A close-up photograph of a damaged nail bed, showing peeling, discoloration, and ridges, providing visual evidence of the potential damage caused by long-term use of nail polish.

Does Nail Polish Damage Nails? The Pros And Cons

With so many fun nail polish colors and designs to choose from, it’s easy to change up your manicure on a regular basis. But some people wonder if frequently painting their nails can be damaging over time.

Here’s a quick answer: Using nail polish does not inherently damage healthy nails, but certain types of polish, chemicals, and removal techniques could potentially weaken nails if used excessively.

In this comprehensive guide, we’ll look at the effects of nail polish on nail health. We’ll cover the pros and cons of using nail polish, best practices to avoid damage, and tips for keeping your nails healthy with or without polish.

How Nail Polish Interacts with Nails

Nail polish forms a protective barrier on the surface of nails that can have both benefits and drawbacks. Here’s an overview of how nail polish interacts with natural nails:

Nail polish forms a protective barrier

Applying a fresh coat of nail polish creates a plastic-like film over the nail plate. This may help prevent nails from becoming damaged by contact with water or other chemicals. The lacquer also provides a smooth, even appearance that some people find more aesthetically pleasing than bare nails.

Ingredients like formaldehyde can be harmful

Some nail polishes contain controversial ingredients like formaldehyde, dibutyl phthalate (DBP), and toluene. There are concerns that small amounts of these chemicals can be absorbed through the nail plate over time.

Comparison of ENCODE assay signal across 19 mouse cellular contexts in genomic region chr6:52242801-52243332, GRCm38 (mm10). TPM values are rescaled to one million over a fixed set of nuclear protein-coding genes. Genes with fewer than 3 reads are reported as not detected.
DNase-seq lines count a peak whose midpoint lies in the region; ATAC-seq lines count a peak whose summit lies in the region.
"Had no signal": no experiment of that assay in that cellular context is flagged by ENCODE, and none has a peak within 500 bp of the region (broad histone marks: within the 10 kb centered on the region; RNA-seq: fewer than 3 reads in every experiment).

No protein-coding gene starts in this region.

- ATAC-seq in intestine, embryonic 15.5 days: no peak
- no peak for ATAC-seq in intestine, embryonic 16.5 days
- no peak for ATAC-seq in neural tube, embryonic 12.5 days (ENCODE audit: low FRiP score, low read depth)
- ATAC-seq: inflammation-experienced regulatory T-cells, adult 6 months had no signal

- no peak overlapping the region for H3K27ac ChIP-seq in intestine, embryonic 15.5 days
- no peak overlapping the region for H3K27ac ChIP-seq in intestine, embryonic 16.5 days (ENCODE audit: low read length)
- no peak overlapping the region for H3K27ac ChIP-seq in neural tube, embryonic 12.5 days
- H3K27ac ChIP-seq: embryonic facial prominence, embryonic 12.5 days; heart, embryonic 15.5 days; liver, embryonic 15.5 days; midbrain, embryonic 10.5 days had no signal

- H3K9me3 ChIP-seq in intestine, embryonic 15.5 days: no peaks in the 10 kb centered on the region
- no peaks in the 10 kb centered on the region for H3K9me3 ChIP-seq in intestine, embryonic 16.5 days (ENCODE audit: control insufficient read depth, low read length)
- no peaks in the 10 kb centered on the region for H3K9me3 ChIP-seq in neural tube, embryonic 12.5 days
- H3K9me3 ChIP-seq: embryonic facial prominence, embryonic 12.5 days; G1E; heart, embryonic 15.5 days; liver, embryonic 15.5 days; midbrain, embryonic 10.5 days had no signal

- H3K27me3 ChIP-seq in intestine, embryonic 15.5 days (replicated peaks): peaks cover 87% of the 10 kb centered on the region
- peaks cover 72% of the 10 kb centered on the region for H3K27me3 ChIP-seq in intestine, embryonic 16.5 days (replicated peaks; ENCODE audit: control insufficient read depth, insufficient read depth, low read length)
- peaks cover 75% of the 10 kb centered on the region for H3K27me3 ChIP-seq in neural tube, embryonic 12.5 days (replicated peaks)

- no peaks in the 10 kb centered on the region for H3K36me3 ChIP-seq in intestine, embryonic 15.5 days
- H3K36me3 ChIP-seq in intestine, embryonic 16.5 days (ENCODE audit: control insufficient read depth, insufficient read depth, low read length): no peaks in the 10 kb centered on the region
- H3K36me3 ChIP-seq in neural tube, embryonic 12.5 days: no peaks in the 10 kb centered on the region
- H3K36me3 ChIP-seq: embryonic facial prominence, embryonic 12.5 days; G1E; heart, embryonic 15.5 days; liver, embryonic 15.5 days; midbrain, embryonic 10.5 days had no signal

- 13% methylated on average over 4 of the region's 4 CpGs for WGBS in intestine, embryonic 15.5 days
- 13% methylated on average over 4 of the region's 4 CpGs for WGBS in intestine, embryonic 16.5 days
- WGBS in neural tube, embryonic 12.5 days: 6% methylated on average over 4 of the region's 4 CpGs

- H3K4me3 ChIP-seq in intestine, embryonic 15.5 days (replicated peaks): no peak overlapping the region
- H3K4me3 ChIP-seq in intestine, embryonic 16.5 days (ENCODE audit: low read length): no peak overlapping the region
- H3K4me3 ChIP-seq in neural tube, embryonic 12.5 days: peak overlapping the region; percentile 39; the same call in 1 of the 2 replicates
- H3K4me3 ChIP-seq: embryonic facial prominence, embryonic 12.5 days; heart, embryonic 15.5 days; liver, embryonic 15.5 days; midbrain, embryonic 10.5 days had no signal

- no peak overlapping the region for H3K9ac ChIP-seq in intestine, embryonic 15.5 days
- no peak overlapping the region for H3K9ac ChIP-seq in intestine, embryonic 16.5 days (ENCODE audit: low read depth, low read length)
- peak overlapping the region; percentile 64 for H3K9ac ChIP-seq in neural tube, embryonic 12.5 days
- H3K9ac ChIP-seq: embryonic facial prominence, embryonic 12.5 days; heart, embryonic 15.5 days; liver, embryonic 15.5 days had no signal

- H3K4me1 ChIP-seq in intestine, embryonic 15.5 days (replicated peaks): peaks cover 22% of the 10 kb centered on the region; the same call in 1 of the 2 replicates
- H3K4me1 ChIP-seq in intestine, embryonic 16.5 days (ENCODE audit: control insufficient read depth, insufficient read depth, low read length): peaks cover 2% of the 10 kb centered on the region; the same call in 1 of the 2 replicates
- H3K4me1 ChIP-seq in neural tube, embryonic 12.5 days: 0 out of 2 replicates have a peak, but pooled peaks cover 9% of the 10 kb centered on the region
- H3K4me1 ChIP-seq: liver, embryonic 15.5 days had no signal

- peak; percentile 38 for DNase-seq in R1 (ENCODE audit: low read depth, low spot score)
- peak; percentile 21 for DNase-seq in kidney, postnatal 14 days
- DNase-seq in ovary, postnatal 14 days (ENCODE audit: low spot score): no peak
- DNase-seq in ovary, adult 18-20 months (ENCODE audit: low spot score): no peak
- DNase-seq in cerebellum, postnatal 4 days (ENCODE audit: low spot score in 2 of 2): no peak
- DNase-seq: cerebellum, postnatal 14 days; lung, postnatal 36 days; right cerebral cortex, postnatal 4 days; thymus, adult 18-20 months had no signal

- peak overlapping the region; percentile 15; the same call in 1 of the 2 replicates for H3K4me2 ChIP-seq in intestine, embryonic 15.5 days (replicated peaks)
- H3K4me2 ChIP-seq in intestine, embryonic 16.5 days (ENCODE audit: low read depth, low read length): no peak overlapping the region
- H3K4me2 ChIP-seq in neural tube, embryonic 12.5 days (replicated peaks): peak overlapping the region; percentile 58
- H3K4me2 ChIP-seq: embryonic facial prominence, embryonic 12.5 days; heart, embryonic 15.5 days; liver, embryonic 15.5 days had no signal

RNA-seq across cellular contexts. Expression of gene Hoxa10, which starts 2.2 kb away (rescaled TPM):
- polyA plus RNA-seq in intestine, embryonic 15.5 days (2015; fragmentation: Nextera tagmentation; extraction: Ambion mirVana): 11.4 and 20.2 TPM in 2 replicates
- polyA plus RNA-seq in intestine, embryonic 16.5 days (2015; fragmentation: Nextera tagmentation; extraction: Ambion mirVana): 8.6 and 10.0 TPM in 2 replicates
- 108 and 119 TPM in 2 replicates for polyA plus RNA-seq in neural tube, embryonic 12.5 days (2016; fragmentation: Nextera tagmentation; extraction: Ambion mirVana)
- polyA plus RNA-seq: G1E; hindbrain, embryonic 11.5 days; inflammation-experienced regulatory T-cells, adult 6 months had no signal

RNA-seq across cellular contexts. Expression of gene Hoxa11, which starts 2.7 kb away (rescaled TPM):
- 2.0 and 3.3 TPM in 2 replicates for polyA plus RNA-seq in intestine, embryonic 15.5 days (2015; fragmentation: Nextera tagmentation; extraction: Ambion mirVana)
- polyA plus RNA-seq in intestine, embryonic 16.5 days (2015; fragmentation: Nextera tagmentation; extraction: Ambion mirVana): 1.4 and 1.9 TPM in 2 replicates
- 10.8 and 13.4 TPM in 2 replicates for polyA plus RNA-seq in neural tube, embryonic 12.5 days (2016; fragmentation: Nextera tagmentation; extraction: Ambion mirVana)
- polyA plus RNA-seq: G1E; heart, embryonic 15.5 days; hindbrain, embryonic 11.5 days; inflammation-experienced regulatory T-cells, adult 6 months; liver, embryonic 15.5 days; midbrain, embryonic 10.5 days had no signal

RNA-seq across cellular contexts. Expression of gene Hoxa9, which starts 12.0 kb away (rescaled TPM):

Formaldehyde is a known human carcinogen, and DBP and toluene have been linked to other health issues. However, many major nail polish brands have reformulated to remove these ingredients.

Acetone remover dries out nails

Acetone-based nail polish remover works by breaking down the nail polish and dissolving it from the nail surface. However, this process can cause dryness and irritation. Acetone is a harsh solvent that strips away oils from the nail plate.

With repeated use, this can leave nails feeling brittle and dry. Using remover sparingly and moisturizing after taking off polish can help counteract this drying effect.

Pros of Using Nail Polish

Protects nails from damage

Applying nail polish creates a protective barrier over the nail plate that shields it from the elements. The lacquers contain chemicals like formaldehyde, toluene, and dibutyl phthalate which harden into a plastic-like coating adhering to the keratin surface of the nails.

This guards your nails against chipping, cracking, and peeling caused by exposure or trauma (American Academy of Dermatology).

Additionally, certain nail polish products are enriched with vitamins, minerals, and proteins that condition the nails. For instance, some formulas contain biotin, calcium, and keratin which strengthen nails making them less prone to breakage or splits.

Vitamin E and oils may also be added to nourish the nail bed for improved growth and flexibility.

Allows you to express yourself

Nail polish provides a simple yet effective means of enhancing your personal style. The color, texture, and effects allow you to communicate your personality whether it’s bold, creative, edgy or understated. It’s an accessible way to showcase your individuality.

The variety of shades, finishes like cremes, shimmers, and glitters give you limitless options for self-expression. Nail art using polish allows you to get even more creative. Even the shape and length of your manicure sends a message.

So polish can be played with to suit your ever-evolving moods and tastes.

Covers up imperfections

Minor flaws on nails like discoloration spots, grooves, or ridges can make you self-conscious about showing bare nails. Nail polish is a quick fix to mask such blemishes so your nails look smoother and more uniform.

Most polishes provide opacity to fully hide imperfections on the nails. Certain filling ridge polishes are designed specifically for smoothing over ragged edges and grooves by filling them in.